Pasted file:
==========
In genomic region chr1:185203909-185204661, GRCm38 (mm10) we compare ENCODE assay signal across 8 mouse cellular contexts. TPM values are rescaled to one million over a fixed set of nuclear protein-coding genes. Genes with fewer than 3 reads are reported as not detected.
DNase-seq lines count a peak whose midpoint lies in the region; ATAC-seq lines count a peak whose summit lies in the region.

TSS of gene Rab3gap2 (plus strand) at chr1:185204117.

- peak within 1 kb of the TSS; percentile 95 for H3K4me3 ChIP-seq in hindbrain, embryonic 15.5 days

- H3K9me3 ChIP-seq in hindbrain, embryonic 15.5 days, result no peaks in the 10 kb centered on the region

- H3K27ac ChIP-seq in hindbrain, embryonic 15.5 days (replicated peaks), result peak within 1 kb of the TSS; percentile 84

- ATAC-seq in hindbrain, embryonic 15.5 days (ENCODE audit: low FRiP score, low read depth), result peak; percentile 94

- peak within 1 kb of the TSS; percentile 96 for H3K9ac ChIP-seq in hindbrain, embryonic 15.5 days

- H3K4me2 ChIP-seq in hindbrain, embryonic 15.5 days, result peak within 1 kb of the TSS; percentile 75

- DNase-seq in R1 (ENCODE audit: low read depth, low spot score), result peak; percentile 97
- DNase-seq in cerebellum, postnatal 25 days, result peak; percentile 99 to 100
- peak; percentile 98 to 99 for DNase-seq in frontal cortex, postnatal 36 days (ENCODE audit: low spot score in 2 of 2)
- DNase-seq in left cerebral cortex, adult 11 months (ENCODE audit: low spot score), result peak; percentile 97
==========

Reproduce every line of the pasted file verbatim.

In genomic region chr1:185203909-185204661, GRCm38 (mm10) we compare ENCODE assay signal across 8 mouse cellular contexts. TPM values are rescaled to one million over a fixed set of nuclear protein-coding genes. Genes with fewer than 3 reads are reported as not detected.
DNase-seq lines count a peak whose midpoint lies in the region; ATAC-seq lines count a peak whose summit lies in the region.

TSS of gene Rab3gap2 (plus strand) at chr1:185204117.

- peak within 1 kb of the TSS; percentile 95 for H3K4me3 ChIP-seq in hindbrain, embryonic 15.5 days

- H3K9me3 ChIP-seq in hindbrain, embryonic 15.5 days, result no peaks in the 10 kb centered on the region

- H3K27ac ChIP-seq in hindbrain, embryonic 15.5 days (replicated peaks), result peak within 1 kb of the TSS; percentile 84

- ATAC-seq in hindbrain, embryonic 15.5 days (ENCODE audit: low FRiP score, low read depth), result peak; percentile 94

- peak within 1 kb of the TSS; percentile 96 for H3K9ac ChIP-seq in hindbrain, embryonic 15.5 days

- H3K4me2 ChIP-seq in hindbrain, embryonic 15.5 days, result peak within 1 kb of the TSS; percentile 75

- DNase-seq in R1 (ENCODE audit: low read depth, low spot score), result peak; percentile 97
- DNase-seq in cerebellum, postnatal 25 days, result peak; percentile 99 to 100
- peak; percentile 98 to 99 for DNase-seq in frontal cortex, postnatal 36 days (ENCODE audit: low spot score in 2 of 2)
- DNase-seq in left cerebral cortex, adult 11 months (ENCODE audit: low spot score), result peak; percentile 97